Console Configuration

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This article explains how to configure various operating systems to use a serial console.

GRUB

To use the serial console exclusively for GRUB, add the following lines to menu.lst:

serial --unit=0 --speed=115200
terminal serial

To allow use of either the serial console or monitor/keyboard, add these lines instead:

serial --unit=0 --speed=115200
terminal --timeout=10 console serial

Linux

Kernel Messages

To make /dev/console the serial port, append

console=ttyS1,9600

to the kernel command line. You can replace 115200 by any valid baud rate. This will make calls to printk() display to the serial port. You can have kernel messages displayed on both the serial port and the monitor by specifying two consoles, as in

console=ttyS0,115200 console=tty0

Console Login

To get a login prompt on the serial port, you need to edit /etc/inittab. For example, if you have a vt100 connected to the first serial port at 128k baud, use a line such as the following:

T0:2:respawn:/sbin/getty -L ttyS0 115200 vt100

Solaris

To make /dev/console the serial port, use eeprom:

eeprom console=ttya ttya-mode="115200,8,n,1,-"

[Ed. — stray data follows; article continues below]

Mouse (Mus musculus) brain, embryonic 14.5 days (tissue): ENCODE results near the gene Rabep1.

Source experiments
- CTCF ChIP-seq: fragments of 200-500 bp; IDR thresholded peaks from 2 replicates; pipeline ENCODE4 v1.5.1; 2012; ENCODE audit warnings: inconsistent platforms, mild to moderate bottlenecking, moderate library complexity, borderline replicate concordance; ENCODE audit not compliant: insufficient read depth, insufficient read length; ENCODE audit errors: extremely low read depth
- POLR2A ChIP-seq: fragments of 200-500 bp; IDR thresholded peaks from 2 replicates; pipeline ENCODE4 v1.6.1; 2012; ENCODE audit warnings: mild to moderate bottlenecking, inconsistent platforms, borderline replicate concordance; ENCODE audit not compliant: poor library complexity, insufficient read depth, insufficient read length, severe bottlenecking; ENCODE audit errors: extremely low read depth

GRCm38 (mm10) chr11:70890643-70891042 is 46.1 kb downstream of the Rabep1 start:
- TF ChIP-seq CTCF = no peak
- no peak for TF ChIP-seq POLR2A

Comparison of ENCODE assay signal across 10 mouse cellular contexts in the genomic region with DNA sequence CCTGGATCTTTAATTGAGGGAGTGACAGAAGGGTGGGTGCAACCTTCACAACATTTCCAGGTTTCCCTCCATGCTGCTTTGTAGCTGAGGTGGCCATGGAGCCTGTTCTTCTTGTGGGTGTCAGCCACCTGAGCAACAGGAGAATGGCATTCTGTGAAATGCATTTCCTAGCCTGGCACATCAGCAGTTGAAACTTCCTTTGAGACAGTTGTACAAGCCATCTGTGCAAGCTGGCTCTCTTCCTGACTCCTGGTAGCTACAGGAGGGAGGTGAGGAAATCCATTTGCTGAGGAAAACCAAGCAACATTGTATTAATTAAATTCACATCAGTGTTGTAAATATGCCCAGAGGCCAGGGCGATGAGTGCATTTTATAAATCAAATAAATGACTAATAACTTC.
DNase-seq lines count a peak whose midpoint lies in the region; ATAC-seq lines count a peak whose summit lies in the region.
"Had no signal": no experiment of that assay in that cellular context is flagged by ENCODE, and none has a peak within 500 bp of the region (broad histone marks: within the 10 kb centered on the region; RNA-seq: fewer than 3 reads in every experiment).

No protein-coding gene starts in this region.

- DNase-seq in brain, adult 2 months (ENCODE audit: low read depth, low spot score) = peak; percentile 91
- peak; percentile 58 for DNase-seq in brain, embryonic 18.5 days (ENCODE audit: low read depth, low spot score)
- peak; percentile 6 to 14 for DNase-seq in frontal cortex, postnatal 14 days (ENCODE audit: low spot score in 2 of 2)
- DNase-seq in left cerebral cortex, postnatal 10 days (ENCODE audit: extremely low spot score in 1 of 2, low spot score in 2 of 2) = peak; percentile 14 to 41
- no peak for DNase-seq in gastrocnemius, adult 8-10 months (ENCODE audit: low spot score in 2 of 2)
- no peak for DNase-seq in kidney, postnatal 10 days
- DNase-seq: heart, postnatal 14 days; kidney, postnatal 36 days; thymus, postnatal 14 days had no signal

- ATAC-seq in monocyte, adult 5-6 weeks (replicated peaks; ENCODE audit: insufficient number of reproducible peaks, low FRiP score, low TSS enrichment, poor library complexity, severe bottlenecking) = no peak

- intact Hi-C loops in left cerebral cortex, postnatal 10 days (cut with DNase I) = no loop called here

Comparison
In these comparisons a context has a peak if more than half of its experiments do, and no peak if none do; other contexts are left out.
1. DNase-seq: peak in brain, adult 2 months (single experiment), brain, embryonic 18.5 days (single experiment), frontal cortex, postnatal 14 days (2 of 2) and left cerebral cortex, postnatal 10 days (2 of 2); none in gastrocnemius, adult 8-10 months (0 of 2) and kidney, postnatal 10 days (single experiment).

You must update the boot archive after doing this:

bootadm update-archive

Unfortunately, there does not seem to use both the serial port and monitor as the console in Solaris. Adding a GRUB entry to boot using the keyboard and monitor as the console is highly recommended:

title Solaris 10 AMD64 TEXT CONSOLE
kernel /platform/i86pc/multiboot kernel/amd64/unix -B console=text
module /platform/i86pc/boot_archive

title Solaris 10 AMD64 SERIAL CONSOLE
kernel /platform/i86pc/multiboot kernel/amd64/unix -B console=ttya,ttya-mode="115200,8,n,1,-"
module /platform/i86pc/boot_archive

Next, modify /etc/ttydefs so that console-login doesn't change the baud after boot:

 console:115200 hupcl opost onlcr:115200::console

Finally, restart console-login:

 svcadm restart console-login